The UK’s Department for Environment, Food and Rural Affairs (Defra) announced yesterday (26 April) a plan to improve the food industry’s environmental, social and economic performance “from the farm gate to the consumer’s plate” by developing a strong partnership between industry and government.
The Food Industry Sustainability Strategy aims to tackle the impact that the food industry has on resources, such as energy and water, and its relationship to climate change.
Defra hopes that the initiative will help the industry reduce its carbon emissions by 20% by 2010 against a 1990 baseline; reduce water use in the South East by between 20% and 25% and in the rest of the UK by 10% to 15% by 2019; reduce food waste by between 15% and 20% by 2010. The governmental agency also wants to see significantly reduced environmental and social costs of domestic food transportation.
Announcing the launch of the initiative, Margaret Beckett, Secretary of State for Environment, Food and Rural Affairs, commented: “As an industry the food sector has a significant role to play in achieving a sustainable future for this country.
“There are many ways this can be done – whether it is by minimising packaging, making food transportation more efficient or reducing the amount of water the industry uses in its processes.
“Rising energy and water prices, not to mention the increasingly self-evident consequences of climate change, are timely reminders of the need for action.
“Sustainability requires behavioural changes, in particular the widespread adoption of best practice. We all have a role to play in meeting the challenge of sustainability.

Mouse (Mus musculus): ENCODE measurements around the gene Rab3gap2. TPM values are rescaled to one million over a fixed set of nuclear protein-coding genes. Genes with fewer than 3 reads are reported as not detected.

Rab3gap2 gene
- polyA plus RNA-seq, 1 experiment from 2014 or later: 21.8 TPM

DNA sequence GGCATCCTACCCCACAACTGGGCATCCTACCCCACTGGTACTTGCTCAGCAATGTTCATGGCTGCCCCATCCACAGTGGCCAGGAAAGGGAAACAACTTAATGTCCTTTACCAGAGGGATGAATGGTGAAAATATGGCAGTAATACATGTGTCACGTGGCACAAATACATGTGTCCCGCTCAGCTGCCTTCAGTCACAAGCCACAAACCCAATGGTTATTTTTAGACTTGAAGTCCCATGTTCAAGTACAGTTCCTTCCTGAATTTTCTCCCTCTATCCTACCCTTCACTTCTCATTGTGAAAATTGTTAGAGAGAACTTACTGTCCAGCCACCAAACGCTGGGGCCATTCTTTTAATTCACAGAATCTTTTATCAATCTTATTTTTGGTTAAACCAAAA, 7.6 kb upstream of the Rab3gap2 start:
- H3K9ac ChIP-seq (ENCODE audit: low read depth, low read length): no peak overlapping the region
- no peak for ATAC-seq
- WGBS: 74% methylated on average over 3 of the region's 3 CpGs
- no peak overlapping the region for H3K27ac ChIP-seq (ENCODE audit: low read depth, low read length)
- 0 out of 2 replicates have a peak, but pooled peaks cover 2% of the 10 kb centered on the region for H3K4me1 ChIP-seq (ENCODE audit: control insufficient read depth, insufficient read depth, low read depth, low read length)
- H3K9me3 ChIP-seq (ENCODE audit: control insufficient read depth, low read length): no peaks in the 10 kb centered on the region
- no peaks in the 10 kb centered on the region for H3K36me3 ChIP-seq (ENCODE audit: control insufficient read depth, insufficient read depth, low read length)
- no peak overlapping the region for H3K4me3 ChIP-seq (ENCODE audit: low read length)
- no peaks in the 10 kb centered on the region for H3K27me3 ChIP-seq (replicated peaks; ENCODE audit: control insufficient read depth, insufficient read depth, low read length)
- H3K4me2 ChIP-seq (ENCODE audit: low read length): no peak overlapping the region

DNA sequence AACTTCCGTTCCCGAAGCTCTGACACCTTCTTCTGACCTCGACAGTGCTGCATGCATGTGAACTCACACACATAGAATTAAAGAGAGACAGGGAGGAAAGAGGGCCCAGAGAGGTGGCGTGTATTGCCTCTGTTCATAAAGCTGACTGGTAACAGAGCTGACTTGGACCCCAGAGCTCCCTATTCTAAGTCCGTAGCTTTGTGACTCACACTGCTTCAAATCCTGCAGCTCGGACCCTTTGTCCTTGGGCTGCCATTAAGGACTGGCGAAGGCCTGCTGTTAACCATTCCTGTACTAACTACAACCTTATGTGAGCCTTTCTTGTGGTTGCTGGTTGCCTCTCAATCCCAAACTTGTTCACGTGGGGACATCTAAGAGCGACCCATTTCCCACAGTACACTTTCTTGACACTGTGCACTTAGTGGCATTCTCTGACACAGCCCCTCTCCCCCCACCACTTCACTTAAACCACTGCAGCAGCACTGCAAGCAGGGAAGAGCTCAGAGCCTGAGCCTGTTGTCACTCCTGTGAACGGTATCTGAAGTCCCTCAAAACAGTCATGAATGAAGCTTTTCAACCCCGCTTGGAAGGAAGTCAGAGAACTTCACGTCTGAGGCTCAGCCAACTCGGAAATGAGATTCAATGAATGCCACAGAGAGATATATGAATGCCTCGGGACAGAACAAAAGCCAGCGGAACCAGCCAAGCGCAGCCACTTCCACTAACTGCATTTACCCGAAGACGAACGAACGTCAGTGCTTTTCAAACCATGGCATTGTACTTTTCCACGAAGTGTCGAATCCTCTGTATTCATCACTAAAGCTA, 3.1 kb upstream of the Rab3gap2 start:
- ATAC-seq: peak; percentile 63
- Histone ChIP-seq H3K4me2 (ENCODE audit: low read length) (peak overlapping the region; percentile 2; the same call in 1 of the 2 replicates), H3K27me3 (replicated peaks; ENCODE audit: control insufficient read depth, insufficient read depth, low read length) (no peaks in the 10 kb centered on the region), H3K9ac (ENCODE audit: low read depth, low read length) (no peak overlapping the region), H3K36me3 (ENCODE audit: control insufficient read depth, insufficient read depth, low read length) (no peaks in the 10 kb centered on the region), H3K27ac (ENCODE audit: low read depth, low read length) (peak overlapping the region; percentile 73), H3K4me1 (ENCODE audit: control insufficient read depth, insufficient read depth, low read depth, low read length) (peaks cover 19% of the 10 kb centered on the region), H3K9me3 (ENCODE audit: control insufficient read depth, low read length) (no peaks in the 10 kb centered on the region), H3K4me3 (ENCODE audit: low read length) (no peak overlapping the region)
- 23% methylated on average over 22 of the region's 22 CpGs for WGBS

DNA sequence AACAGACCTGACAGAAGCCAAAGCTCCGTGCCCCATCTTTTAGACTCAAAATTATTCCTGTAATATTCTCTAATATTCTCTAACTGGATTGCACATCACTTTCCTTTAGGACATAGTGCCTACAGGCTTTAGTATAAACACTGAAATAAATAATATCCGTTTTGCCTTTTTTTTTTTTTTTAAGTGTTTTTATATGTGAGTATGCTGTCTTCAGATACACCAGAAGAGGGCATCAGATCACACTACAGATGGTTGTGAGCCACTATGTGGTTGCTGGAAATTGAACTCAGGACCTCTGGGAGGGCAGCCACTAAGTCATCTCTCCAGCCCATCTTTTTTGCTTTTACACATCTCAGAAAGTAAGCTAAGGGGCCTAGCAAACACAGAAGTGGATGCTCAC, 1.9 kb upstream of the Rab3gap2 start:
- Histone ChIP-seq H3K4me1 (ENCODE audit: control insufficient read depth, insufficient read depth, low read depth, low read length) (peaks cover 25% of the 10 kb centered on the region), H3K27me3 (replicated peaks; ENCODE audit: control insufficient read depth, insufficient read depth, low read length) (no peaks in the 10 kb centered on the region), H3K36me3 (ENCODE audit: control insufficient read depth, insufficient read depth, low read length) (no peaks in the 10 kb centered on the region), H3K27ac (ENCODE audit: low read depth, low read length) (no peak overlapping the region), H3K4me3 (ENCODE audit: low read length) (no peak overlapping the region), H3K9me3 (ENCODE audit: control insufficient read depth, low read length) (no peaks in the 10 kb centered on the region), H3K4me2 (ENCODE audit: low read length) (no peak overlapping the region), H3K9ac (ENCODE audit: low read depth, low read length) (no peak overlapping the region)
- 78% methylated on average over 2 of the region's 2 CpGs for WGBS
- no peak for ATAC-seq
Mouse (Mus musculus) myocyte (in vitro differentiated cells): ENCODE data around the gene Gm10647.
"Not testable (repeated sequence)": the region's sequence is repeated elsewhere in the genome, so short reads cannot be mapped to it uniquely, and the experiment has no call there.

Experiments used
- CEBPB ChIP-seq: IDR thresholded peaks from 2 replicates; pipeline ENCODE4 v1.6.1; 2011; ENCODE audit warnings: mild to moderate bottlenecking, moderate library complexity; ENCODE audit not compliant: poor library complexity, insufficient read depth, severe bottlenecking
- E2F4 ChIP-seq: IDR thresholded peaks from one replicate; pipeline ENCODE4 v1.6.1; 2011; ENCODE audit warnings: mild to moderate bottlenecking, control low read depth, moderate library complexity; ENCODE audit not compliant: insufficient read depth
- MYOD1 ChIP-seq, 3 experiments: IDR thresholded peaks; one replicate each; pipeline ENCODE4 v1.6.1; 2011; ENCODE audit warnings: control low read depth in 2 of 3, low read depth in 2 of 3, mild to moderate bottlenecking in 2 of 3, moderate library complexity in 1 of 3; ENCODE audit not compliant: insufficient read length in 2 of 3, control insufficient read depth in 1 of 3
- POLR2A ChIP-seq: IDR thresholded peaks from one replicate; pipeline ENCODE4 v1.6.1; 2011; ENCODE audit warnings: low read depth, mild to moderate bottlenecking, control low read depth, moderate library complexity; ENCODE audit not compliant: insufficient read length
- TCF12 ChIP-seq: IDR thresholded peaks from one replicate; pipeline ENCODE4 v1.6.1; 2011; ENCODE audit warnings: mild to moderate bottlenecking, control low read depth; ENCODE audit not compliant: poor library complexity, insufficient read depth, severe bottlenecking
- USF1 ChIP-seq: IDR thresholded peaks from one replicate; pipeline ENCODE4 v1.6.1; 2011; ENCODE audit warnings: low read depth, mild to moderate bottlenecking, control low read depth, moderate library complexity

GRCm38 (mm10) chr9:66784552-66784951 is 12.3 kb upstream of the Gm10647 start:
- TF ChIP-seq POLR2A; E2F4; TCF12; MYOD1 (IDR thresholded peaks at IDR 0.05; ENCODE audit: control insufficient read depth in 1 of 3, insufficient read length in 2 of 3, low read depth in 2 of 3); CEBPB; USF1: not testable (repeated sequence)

“The Strategy will provide a framework for the food and drink sector to play its part by making sustainability its goal. It must be viewed as the beginning of a process – not the end.”
The strategy has a very broad remit, and aims to improve the industry’s performance in ethical trading, health and safety, equal opportunities, science and innovation, workforce skills and the sectors efforts to reduce retail crime.
The Government hopes that these objectives will be met through increased cooperation between the food industry and various government-funded organisations and newly created Champions’ Groups. A food industry better regulation group will act as a forum through which the Government and industry can improve the quality of regulation and enforcement impacting the food industry.
Industry body the Food and Drink Federation has welcomed the move to strengthen links between the industry and Government. Sustainability, an FDF spokesperson told just-food, is an essential goal shared by food manufacturers represented by the FDF and it is widely believed among the food industry that greater cooperation between the Government and manufacturers will work to benefit everyone.
FDF Director General Melanie Leech said: “UK food and drink manufacturers have long recognised the importance of progress towards sustainable development. We welcome Defra’s recognition of the industry’s work to date.
“Long term sustainability remains the industry’s goal. The launch of this strategy marks an important milestone towards a joined-up approach across the food chain. Food and drink manufacturers are ready and willing to play their part in helping to take FISS forward, in particular to working with Defra and industry partners in the new Champions’ Groups.”